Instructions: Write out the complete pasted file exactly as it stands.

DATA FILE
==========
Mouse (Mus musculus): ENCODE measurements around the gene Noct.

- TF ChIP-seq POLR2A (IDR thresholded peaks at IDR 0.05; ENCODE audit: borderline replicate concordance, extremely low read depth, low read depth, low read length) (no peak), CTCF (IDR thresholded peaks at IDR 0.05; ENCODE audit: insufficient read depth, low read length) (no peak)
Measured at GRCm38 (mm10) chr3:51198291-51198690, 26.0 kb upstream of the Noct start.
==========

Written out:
Mouse (Mus musculus): ENCODE measurements around the gene Noct.

- TF ChIP-seq POLR2A (IDR thresholded peaks at IDR 0.05; ENCODE audit: borderline replicate concordance, extremely low read depth, low read depth, low read length) (no peak), CTCF (IDR thresholded peaks at IDR 0.05; ENCODE audit: insufficient read depth, low read length) (no peak)
Measured at GRCm38 (mm10) chr3:51198291-51198690, 26.0 kb upstream of the Noct start.